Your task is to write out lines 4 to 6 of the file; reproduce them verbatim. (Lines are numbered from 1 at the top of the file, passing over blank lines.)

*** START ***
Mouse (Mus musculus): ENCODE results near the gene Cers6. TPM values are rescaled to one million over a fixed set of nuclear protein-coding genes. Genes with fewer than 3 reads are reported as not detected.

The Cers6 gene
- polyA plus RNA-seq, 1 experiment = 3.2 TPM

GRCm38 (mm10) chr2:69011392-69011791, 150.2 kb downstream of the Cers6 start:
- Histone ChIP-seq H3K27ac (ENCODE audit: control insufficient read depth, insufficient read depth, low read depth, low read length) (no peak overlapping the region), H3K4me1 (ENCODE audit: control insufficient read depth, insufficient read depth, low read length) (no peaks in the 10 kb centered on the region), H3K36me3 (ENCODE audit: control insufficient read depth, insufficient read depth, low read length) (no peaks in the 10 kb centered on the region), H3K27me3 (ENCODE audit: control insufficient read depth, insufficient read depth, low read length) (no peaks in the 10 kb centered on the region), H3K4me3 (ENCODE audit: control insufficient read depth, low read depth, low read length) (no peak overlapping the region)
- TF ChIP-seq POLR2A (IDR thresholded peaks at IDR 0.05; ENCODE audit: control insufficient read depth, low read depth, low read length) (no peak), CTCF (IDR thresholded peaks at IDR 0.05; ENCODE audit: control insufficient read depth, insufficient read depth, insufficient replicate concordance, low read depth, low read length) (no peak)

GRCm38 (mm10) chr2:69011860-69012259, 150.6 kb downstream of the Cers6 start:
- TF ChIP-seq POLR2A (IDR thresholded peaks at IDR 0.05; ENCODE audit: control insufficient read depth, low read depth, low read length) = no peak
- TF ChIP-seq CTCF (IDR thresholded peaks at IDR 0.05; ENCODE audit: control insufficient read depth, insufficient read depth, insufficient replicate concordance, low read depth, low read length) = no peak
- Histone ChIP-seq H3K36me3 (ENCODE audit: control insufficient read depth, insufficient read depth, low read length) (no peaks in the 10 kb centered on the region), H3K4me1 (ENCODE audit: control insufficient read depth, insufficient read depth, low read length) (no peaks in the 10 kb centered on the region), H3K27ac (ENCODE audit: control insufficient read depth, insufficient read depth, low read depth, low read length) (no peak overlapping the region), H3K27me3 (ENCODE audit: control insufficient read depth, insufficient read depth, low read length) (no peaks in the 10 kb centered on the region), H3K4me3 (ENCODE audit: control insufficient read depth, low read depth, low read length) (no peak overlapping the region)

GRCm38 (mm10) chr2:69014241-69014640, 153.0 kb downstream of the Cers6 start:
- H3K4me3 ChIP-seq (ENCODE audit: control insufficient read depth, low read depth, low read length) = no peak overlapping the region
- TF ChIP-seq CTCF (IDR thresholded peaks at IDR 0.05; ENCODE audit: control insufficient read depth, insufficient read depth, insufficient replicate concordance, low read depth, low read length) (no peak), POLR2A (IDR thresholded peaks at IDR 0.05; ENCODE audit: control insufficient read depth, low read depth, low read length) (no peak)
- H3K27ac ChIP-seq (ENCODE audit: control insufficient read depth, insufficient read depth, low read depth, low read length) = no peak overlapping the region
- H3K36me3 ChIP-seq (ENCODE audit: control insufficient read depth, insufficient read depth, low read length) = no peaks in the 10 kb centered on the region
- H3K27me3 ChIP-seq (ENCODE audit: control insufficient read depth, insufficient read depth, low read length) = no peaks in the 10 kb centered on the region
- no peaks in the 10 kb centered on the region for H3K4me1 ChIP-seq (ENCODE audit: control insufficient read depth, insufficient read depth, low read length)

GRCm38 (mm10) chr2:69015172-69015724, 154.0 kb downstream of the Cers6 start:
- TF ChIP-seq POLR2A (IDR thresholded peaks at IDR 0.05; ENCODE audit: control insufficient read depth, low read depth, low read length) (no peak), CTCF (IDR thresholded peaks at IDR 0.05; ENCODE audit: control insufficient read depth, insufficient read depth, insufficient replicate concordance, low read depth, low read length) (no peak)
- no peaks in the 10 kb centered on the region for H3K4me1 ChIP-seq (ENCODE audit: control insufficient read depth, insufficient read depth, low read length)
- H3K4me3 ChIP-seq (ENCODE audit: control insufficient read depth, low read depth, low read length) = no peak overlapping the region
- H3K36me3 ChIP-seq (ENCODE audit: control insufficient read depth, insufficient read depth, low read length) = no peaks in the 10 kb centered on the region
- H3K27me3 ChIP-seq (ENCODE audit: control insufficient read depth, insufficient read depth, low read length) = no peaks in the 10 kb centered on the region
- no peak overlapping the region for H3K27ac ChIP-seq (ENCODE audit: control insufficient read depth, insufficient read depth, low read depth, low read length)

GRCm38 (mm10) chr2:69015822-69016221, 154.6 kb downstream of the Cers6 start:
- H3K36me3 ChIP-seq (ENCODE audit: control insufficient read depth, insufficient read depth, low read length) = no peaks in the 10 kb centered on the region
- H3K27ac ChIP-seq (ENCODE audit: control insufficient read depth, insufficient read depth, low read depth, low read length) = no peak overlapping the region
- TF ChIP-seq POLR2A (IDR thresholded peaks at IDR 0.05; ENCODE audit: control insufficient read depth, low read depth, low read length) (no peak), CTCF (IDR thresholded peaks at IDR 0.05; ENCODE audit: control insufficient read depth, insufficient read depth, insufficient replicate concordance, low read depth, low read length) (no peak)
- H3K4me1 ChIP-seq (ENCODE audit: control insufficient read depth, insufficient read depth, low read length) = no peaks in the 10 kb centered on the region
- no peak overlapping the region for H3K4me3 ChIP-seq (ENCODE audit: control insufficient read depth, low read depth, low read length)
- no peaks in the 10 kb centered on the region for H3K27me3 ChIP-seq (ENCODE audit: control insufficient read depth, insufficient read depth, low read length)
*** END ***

GRCm38 (mm10) chr2:69011392-69011791, 150.2 kb downstream of the Cers6 start:
- Histone ChIP-seq H3K27ac (ENCODE audit: control insufficient read depth, insufficient read depth, low read depth, low read length) (no peak overlapping the region), H3K4me1 (ENCODE audit: control insufficient read depth, insufficient read depth, low read length) (no peaks in the 10 kb centered on the region), H3K36me3 (ENCODE audit: control insufficient read depth, insufficient read depth, low read length) (no peaks in the 10 kb centered on the region), H3K27me3 (ENCODE audit: control insufficient read depth, insufficient read depth, low read length) (no peaks in the 10 kb centered on the region), H3K4me3 (ENCODE audit: control insufficient read depth, low read depth, low read length) (no peak overlapping the region)
- TF ChIP-seq POLR2A (IDR thresholded peaks at IDR 0.05; ENCODE audit: control insufficient read depth, low read depth, low read length) (no peak), CTCF (IDR thresholded peaks at IDR 0.05; ENCODE audit: control insufficient read depth, insufficient read depth, insufficient replicate concordance, low read depth, low read length) (no peak)